McCain vs. the Republican Brand

I want to spend some time this morning taking a realistic look at the Republican brand. Let’s recall back in 2004, when sites like RedState began to appear, the idea was to engage the Internet community in order to build a strong party identity, and begin to turn the Blue states Red. We were looking at a significant Presidential win, a 5 seat Senate majority and control of the House.

For whatever reasons, that momentum was squandered by 2006.

We can blame Congress, the President, the war, or ourselves, but the bottom line is that we lost our momentum and are in a poor political position. Ironically, our presidential candidate is outperforming our brand, significantly.

Yesterday, Rasmussen released a detailed look at voter trust on issues for both McCain and for the generic parties. The results are good for McCain, but not for Republicans.Let’s start with McCain.

We are now midway through August and the polls remain close. The left and the media are still fantisizing about an Obama landslide. This Politico story is another example of what makes me tear my hair out in frustration due to lack of understanding of polling history (I seem to be the only one in the world who has noticed the historic center-right shift in 9 out of the last 10 elections).

Obama will not only not win in a landslide, he likely won’t even win. McCain should beat him easily, and this Rasmussen data shows why.

The voter ranking of top issues looks like this (from highest to lowest, percentage of respondants listing issue as very important):

Economy (79%), National Security/GWOT (66%), Gov’t Ethics & Corruption (59%), Iraq (59%), Health Care (59%), Education (59%), Social Security (55%), Taxes (55%), Immigration (48%), Abortion (37%).

There are a couple takeaways from this list. First of all gas and food prices, and secondarily the housing crisis is, by far the top issue for voters. Second, national security does matter a lot, while slightly less, but still high numbers rate ethics, the war, health, education, social security and taxes as very important. The issue that most people just don’t give a damn about is abortion. This last point is important to remember when talking about Obama’s abortion stance, and making decisions on which issues to raise with the voters.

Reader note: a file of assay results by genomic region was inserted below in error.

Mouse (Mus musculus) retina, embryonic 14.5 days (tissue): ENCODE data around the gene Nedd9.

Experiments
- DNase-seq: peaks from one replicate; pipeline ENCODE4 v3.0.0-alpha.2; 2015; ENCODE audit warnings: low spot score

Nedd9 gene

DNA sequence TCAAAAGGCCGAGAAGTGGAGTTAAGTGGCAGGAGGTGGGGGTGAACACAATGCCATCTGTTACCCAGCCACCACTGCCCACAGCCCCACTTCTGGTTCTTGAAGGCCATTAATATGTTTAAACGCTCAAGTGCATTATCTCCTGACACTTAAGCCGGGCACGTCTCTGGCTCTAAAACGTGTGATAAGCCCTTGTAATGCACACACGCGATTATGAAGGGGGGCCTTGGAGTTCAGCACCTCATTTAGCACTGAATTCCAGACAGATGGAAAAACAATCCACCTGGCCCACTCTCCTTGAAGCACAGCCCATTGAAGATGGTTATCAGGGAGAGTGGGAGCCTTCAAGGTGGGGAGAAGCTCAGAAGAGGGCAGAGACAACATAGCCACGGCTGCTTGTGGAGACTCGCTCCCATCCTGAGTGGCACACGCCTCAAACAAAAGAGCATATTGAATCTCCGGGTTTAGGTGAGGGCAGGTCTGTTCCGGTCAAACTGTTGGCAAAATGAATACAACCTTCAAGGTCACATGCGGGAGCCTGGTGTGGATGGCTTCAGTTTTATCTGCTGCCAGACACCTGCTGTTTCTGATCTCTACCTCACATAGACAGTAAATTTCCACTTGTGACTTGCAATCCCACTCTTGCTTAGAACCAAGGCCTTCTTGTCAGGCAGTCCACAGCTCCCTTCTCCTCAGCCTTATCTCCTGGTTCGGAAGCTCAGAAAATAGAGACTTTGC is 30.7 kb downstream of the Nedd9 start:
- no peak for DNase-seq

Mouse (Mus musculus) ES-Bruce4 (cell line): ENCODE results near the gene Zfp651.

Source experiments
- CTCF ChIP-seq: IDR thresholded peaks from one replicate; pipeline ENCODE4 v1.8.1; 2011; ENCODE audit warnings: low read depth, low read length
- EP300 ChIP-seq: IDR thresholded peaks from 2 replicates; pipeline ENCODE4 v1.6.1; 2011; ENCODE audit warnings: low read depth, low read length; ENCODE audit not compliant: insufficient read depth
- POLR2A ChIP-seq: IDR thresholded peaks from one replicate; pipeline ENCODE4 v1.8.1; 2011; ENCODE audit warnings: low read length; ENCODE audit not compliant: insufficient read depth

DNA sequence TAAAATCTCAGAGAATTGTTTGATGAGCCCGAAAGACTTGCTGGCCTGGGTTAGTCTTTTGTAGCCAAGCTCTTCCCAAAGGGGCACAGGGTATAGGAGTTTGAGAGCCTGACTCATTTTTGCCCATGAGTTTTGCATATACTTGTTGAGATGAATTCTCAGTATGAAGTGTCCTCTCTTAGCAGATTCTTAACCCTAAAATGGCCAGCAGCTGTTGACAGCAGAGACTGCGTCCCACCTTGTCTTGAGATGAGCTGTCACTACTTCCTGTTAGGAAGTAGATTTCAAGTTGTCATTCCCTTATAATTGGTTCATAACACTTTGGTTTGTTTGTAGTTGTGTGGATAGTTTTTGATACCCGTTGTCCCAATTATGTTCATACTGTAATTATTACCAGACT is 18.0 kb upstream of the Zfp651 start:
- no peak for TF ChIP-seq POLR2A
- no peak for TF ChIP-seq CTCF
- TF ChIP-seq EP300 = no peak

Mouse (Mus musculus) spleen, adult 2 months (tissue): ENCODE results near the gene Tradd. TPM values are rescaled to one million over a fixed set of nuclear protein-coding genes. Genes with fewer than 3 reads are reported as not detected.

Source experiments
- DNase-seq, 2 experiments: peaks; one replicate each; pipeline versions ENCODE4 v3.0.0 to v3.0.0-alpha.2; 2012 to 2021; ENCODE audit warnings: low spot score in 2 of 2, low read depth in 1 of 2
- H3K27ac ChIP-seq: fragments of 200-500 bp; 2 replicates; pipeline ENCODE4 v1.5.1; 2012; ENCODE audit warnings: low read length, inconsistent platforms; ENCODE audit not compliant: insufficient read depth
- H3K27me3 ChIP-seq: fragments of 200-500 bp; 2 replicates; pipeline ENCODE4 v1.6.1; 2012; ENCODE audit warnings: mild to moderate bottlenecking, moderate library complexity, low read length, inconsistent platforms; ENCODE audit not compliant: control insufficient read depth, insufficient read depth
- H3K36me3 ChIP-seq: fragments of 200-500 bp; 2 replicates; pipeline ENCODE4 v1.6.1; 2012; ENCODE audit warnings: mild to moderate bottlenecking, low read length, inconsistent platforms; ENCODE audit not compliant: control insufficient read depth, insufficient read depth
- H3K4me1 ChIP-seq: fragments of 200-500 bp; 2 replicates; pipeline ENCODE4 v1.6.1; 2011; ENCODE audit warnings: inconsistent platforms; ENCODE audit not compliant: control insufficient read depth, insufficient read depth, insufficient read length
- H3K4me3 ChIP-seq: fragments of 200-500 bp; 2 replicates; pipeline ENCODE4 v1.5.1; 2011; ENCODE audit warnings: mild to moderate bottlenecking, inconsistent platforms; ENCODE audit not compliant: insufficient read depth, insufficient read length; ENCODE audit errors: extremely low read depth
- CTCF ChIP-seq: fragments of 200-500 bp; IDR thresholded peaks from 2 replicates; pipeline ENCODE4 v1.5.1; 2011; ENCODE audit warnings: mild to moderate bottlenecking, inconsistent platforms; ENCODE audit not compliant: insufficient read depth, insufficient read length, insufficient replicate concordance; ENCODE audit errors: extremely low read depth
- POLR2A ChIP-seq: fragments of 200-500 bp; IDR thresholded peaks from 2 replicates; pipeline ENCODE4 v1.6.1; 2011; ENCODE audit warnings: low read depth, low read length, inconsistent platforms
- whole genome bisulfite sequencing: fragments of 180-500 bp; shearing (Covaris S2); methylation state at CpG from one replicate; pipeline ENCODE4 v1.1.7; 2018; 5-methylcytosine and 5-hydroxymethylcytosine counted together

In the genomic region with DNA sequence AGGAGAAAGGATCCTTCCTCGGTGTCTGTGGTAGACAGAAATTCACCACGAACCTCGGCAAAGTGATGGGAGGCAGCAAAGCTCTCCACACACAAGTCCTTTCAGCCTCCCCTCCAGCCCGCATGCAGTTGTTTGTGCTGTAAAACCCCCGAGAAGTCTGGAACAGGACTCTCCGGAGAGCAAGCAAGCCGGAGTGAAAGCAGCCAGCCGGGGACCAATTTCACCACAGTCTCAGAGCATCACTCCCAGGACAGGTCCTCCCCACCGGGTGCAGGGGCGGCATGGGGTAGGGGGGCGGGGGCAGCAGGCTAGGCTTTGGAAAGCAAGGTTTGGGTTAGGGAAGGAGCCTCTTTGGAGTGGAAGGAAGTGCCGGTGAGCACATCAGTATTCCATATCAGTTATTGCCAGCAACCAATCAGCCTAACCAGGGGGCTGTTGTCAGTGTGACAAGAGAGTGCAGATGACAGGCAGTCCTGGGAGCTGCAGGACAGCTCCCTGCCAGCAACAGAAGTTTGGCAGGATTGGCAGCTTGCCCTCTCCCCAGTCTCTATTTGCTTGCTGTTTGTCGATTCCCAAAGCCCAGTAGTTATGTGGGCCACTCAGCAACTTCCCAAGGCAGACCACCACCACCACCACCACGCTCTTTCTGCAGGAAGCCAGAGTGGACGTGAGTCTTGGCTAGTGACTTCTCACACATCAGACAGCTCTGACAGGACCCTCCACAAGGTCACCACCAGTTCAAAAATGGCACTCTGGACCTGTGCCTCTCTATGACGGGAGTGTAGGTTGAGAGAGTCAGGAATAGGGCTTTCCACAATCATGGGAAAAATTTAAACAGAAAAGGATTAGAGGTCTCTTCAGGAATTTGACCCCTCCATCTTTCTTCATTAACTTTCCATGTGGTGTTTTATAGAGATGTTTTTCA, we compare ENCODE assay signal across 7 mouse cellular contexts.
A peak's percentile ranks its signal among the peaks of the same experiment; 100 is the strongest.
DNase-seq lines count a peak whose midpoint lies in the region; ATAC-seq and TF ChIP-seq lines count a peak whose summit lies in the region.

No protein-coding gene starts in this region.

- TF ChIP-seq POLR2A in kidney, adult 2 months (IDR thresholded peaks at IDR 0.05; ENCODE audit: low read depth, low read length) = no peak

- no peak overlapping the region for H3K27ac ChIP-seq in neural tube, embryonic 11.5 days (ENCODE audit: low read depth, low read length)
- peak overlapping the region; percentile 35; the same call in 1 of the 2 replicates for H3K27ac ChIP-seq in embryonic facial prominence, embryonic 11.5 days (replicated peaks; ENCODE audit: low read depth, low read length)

On these issues, McCain and Obama are individually trusted as follows:

Economy: McCain leads 45-44, but on energy he leads 46-42, balance the budget 43-40 and trade agreement 45-40. This is a slight advantage toward McCain in all topics related to the economy. It means that on the most important issue to voters, McCain has a slight edge.

National Security: McCain leads 51-40. This is a huge advantage toward McCain on the second most important issue for the voters. If there were only two issues, then the choice would be obvious. However, we have 6 other issues that are tied for third in the minds of the voters.

Ethics: Obama leads 46-44, giving him a slight advantage.

Iraq: McCain leads 51-39, giving him a huge advantage on this issue.

Health Care: Obama leads 46-41, giving him a comfortable lead on this issue. If Obama can make this a topic of the campaign, he could generate movement toward him with the voters.

Education: Obama leads 43-39, giving Obama a slight lead, however these numbers are very low for both candidates. Again, if Obama could make this a topic of the election, he could get traction.

Social Security: McCain leads 44-38, giving him a decent edge in what has always been a strong issue for Democrats. This is unmined territory for McCain.

Taxes: McCain leads 47-40, giving him a decent advantage in a signature Republican issue.

Immigration: McCain leads 45-36, a surprisingly strong lead in an issue that is important to slightly less than half the voters.

Abortion: McCain leads 40-34, a decent lead on an issue most voters don’t care about.

Putting it all together, McCain is even with Obama on the top issue of the day, which is likely the reason for the tightness of the polls. But as people start to consider their decisions more carefully, and respond to the campaigns, then the lower ranked issues become large factors in the decision. McCain has strong leads in 5 of these 8 issues, compared to slight Obama leads in 3 of the 8 issues. Abortion, when it matters, is a McCain strength. The most important point is that the three issues where Obama leads (Ethics, Health Care, and Education) are not part of the campaign rhetoric.

Now for the bad news. Ignoring McCain, and looking at just the Republican brand, we are losing badly.

Economy: Democrats lead 51-39.

National Security: Democrats lead 48-44.

Ethics: Democrats lead 44-28.

Iraq: Democrats lead 49-40.

Health Care: Democrats lead 52-37.

Education: Democrats lead 46-36.

Social Security: Democrats lead 45-37.

Taxes: Taxes Republicans lead 44-41.

Immigration: Democrats lead 45-35.

Abortion: Democrats lead 43-36.

This is a damning result, and points to utter and abject failure on our part to communicate our ideas and sell them to the electorate. The fact that Democrats lead on National Security and Iraq, after their total failure on the surge, should be a wake up call. I’m sorry Gang of 5, comity and civility is simply guaranteeing that Republicans remain in a permanent minority.

The issue that really pisses me off is Ethics. Our self imposed policy of throwing all ethical lapses under the bus, while refusing to challenge the Democrat ethical lapses has resulted in Republicans considered crooks, while Democrats get a pass.

In summary, McCain will most likely win, and we are catching a break with the gas price issue that will limit our losses. But without a concerted effort to educate and sell the Republican brand to the voters, we will be looking at a very long time in the wilderness.